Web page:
T’Boli Weavers

Our program is strongly committed in providing sustainable livelihood for women and youth in some parts of Mindanao. We have taken the initiative to mobilize communities and help establish alternative means of livelihood for women without work by providing them income generating programs through manufacturing high-grade local and export products that utilizes indigenous materials. It is also a co...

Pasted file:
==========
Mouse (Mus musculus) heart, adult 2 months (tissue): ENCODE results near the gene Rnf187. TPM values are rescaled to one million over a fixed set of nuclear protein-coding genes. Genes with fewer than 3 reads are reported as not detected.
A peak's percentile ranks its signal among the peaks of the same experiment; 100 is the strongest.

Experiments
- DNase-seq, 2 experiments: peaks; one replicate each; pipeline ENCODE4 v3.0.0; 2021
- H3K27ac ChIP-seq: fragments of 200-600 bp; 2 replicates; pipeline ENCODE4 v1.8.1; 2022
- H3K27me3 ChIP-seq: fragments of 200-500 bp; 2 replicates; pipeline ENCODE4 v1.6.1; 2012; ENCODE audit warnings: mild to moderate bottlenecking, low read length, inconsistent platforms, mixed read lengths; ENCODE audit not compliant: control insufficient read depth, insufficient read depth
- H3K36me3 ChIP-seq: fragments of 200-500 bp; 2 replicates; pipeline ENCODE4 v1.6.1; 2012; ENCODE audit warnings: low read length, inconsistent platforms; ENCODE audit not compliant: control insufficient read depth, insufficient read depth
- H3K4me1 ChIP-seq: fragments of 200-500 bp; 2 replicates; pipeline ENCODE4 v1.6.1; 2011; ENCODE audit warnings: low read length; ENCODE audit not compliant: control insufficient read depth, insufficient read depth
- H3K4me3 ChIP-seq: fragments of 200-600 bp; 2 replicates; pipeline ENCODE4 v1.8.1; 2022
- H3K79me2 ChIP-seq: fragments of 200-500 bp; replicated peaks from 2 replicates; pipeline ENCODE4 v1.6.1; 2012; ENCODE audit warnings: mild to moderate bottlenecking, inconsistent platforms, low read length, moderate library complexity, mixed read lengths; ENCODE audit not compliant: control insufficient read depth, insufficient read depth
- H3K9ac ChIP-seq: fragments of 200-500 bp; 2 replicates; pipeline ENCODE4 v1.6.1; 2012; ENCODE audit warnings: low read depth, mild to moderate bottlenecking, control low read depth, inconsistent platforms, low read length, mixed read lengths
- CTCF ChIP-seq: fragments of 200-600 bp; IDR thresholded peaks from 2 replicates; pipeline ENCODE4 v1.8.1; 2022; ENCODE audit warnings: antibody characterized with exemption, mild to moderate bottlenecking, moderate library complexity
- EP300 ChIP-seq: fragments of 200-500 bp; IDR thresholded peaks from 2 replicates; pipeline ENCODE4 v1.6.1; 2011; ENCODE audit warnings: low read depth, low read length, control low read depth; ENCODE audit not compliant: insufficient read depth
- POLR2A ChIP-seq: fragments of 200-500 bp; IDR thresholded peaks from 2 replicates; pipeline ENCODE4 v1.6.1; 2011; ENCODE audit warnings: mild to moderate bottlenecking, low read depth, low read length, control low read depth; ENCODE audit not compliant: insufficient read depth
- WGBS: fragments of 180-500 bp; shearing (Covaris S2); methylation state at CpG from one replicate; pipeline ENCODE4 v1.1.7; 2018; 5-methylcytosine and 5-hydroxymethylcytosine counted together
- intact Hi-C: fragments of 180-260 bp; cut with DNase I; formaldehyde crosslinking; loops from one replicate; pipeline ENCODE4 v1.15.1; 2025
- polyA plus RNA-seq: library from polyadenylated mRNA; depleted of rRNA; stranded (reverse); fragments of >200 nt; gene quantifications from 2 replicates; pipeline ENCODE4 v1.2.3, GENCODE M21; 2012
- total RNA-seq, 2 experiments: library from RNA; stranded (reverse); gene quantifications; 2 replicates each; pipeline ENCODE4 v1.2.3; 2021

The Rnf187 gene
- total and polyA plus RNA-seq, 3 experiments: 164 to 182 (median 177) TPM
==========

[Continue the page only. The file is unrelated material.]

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Our program is strongly committed in providing sustainable livelihood for women and youth in some parts of Mindanao. We have taken the initiative to mobilize communities and help establish alternative means of livelihood for women without work by providing them income generating programs through manufacturing high-grade local and export products that utilizes indigenous materials. It is also a constant undertaking for us to provide opportunities for out-of-school youth to develop their skills by getting hands-on training that they can use for their day-to-day enterprise. Our livelihood program has adopted the communities of Astorga in Sta. Cruz, Davao del Sur, a few communities in Davao City such as Catitipan, Toril, Maa, Bajada, Cabantian, Sisoy Lanang and Panabo City at large – providing these communities betterment of life and living. Our aim to promote and preserve the dying art of dream weaving. We have assisted and encouraged 600 Tboli weavers in Lake Sebu, South Cotabato to continue their craft and make available their t’nalak cloth for local and global distribution. As a manifestation of our commitment for community development, our livelihood programs have brought substantial results in promoting livelihood options and in providing daily income since 1989 up until the present time; and the families and communities that we’ve been supporting have been intensively benefitted from the programs. It is also expressed how we managed to renew and make a creative innovation of Mindanao’s indigenous products. The same time that we promote the wellness and the rich and colorful heritage of the minorities – particularly the T’bolis of Mindanao. TLTC and our mission to extend our assistance are truly fueled by our advocacy to economic and livelihood sustainability in Mindanao. And with its shared sense of purpose, our beneficiaries are able to provide better future for themselves.